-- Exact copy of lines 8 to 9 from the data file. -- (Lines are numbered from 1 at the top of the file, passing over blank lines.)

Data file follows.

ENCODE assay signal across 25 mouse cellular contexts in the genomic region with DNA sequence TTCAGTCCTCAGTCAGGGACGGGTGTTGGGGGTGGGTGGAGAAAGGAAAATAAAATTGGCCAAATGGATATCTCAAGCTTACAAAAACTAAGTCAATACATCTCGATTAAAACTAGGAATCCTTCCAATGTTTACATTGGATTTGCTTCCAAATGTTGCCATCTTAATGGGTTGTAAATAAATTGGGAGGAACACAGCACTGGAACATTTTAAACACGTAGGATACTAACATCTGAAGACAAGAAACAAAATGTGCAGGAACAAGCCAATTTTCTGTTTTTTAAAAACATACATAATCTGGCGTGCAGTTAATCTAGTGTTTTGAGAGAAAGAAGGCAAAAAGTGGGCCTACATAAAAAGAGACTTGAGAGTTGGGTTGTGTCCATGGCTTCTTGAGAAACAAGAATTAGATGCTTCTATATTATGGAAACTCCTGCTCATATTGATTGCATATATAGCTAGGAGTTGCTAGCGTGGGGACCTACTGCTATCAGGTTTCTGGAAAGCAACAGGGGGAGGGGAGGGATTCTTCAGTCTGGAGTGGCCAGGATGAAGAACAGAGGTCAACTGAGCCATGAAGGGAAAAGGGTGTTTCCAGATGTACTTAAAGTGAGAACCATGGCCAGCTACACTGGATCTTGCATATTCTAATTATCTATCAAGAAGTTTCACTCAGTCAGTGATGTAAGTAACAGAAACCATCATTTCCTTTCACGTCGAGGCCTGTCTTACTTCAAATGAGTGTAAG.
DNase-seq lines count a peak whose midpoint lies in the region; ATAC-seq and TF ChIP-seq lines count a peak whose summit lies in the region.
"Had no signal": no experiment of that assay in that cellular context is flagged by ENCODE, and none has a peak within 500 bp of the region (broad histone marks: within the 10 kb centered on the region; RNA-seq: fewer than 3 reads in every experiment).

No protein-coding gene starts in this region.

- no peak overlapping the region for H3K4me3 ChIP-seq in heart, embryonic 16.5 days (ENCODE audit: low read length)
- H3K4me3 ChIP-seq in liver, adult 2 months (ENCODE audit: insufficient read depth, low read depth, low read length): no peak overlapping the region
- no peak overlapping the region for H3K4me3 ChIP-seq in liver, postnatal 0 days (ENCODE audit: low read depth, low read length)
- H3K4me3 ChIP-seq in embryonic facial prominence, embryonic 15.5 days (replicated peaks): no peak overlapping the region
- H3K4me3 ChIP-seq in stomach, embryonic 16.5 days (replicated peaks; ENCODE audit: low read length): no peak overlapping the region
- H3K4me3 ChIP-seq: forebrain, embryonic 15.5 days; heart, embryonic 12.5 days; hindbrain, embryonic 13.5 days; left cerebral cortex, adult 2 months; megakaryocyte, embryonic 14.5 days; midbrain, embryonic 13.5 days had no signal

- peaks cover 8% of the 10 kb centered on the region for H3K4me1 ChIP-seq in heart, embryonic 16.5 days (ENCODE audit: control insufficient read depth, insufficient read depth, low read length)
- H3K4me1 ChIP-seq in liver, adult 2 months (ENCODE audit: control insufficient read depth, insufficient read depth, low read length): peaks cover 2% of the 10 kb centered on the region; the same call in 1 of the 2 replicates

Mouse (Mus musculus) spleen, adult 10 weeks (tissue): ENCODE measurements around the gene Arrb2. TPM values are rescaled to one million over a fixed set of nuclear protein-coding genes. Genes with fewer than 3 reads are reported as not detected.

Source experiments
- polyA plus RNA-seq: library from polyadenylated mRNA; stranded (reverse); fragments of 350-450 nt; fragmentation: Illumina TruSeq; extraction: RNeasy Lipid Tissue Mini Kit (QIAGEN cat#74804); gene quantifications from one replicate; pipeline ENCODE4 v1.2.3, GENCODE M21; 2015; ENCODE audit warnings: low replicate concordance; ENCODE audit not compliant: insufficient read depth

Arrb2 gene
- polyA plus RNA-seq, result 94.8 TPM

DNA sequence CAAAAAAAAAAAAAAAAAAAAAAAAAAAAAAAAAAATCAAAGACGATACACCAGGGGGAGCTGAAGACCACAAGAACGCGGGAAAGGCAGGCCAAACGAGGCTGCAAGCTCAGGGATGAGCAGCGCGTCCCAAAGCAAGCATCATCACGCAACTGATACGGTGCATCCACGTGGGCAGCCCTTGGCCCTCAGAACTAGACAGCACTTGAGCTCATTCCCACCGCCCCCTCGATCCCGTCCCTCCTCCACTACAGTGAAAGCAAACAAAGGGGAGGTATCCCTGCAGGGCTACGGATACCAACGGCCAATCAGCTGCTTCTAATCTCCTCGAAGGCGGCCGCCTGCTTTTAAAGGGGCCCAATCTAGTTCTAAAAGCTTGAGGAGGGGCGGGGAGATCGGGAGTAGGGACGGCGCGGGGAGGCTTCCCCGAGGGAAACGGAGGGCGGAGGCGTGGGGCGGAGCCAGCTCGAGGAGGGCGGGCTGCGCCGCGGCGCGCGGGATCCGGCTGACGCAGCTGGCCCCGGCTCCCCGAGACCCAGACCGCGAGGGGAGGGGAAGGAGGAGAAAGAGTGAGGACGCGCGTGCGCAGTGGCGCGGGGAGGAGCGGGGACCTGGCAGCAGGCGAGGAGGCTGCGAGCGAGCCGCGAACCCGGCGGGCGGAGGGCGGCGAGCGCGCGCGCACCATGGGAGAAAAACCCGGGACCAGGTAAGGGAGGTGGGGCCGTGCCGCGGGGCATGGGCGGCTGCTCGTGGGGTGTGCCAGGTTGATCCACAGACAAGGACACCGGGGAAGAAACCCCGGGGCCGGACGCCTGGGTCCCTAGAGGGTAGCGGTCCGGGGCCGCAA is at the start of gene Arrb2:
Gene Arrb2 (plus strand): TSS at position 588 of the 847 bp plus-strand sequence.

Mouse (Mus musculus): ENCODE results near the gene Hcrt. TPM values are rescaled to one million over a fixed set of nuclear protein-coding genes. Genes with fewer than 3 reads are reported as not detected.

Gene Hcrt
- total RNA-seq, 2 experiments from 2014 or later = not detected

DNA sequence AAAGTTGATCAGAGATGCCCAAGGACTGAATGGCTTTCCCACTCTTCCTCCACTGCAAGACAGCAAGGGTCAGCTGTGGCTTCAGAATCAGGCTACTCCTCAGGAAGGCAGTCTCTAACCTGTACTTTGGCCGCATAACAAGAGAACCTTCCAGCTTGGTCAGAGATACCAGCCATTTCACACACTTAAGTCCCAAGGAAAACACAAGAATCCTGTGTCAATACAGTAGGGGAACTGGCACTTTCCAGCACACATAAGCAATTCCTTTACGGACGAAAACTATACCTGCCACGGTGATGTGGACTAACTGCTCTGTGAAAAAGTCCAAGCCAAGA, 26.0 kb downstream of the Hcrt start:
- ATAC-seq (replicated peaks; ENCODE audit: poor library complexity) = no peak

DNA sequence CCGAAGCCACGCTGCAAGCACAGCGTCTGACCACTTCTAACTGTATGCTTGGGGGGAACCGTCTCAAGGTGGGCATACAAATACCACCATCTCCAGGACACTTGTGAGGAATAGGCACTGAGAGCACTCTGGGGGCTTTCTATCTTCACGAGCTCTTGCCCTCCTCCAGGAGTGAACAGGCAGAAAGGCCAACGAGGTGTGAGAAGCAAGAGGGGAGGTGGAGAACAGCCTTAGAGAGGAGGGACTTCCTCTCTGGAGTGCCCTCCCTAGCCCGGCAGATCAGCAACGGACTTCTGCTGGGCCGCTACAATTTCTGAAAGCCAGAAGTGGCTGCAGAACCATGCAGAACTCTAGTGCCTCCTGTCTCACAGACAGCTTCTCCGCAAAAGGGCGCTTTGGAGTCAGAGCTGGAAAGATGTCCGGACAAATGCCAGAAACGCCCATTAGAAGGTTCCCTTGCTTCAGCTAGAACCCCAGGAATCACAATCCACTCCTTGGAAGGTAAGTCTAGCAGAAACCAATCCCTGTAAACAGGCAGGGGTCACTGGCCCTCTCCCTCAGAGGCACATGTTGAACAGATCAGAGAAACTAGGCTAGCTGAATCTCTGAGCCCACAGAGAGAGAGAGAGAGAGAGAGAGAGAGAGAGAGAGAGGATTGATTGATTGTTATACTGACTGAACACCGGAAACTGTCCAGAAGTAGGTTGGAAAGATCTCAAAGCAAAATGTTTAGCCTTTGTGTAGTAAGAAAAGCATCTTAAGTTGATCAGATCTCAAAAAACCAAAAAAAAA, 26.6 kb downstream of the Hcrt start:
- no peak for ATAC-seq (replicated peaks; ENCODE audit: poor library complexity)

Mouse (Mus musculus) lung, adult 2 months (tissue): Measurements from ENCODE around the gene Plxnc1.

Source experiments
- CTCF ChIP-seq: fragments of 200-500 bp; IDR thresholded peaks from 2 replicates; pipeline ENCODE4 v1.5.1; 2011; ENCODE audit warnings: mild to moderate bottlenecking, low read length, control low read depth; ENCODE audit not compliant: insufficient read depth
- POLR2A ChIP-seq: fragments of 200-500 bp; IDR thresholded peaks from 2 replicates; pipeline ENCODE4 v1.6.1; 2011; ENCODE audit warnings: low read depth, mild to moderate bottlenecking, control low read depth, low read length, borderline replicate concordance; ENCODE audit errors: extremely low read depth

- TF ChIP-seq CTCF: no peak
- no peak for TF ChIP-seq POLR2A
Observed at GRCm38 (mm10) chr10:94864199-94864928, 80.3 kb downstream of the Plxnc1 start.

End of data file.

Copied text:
- H3K4me3 ChIP-seq in embryonic facial prominence, embryonic 15.5 days (replicated peaks): no peak overlapping the region
- H3K4me3 ChIP-seq in stomach, embryonic 16.5 days (replicated peaks; ENCODE audit: low read length): no peak overlapping the region